Opponents, ranging from American Airlines to independents such as AirTran Airways, want the two alliance plans considered alongside each other, making them de facto a single case. Bert Foer, director of the American Antitrust Institute, insists the regulators look at the cumulative impact of a plan "that will determine the future of air transportation".

That would put consolidation on trial. So far, the regulators are uncertain how they will go about it and have already said they will extend their review. Foer notes that the Justice Department has come out in strong opposition to a capacity-reducing pact proposed by the two troubled intra-island carriers of Hawaii, even though both Aloha and Hawaiian Airlines are in serious financial trouble.

Although American says that it has the strength to stand on its own, a New York-based consultant to the carrier says that the Delta plan poses a great threat to his client: "Delta has this huge East-West as well as North-South strength that challenges American's ability to be the omni-directional carrier anywhere between Chicago and Denver."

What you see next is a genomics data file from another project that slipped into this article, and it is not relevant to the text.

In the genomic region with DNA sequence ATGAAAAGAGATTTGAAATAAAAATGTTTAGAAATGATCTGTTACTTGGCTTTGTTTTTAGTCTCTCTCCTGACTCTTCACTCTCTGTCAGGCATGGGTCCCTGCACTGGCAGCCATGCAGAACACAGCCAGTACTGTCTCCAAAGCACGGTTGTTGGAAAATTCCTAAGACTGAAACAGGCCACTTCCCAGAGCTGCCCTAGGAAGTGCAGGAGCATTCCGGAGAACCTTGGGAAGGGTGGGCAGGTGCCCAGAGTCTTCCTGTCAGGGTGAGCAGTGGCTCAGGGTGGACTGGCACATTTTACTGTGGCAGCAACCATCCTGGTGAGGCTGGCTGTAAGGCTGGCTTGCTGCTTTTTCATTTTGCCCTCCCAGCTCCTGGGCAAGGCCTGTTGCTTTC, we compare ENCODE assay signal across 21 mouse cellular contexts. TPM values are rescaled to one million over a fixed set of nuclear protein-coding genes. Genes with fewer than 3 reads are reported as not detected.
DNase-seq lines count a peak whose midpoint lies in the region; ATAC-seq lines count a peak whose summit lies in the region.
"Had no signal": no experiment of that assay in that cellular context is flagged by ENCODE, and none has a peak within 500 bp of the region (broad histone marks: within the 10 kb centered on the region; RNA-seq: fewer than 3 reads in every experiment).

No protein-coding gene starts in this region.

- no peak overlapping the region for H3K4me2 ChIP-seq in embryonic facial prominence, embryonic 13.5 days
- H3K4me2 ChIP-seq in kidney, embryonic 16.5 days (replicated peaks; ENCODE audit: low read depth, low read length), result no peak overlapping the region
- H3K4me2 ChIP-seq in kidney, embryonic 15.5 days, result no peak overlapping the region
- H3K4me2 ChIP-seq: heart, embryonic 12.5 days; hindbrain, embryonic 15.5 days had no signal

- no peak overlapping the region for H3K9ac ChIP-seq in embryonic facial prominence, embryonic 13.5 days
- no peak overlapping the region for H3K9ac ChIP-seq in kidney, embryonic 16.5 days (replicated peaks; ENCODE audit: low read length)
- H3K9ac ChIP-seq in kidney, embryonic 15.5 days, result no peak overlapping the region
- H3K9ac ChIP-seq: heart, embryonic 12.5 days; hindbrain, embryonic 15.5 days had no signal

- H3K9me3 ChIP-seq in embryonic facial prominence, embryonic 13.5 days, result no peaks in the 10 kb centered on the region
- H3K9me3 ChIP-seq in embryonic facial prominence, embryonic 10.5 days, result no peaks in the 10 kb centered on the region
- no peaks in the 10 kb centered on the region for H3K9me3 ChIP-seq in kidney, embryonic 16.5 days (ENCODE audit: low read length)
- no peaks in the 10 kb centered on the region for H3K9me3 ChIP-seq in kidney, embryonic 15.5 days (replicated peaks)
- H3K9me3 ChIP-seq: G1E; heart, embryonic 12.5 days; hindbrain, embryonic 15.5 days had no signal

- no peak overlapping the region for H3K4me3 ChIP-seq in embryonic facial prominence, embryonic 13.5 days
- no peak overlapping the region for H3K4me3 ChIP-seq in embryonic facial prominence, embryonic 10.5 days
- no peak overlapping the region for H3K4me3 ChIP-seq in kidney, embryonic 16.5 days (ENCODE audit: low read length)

Like others, he questions if the Department of Transportation (DoT) would approve the plan as it stands. "There is growing scepticism that it could get through," he says, adding that the three-way alliance plan looks more like a way to force the DoT to reject the United/US Airways plan by placing the two into the same regulatory arena.

As Baker, the JP Morgan analyst puts it, if the US Airways/United pairing is rejected, "the next combination, of Continental, Delta and Northwest, is similarly unlikely" to win approval.

More important are the international implications of the tripartite plan. According to the New York consultant: "We may find ourselves with an international realignment that could well proceed independently of any domestic US consolidation, with the two major domestic codesharings pared down or outright rejected while their related overseas link-ups are the ones that are actually consummated."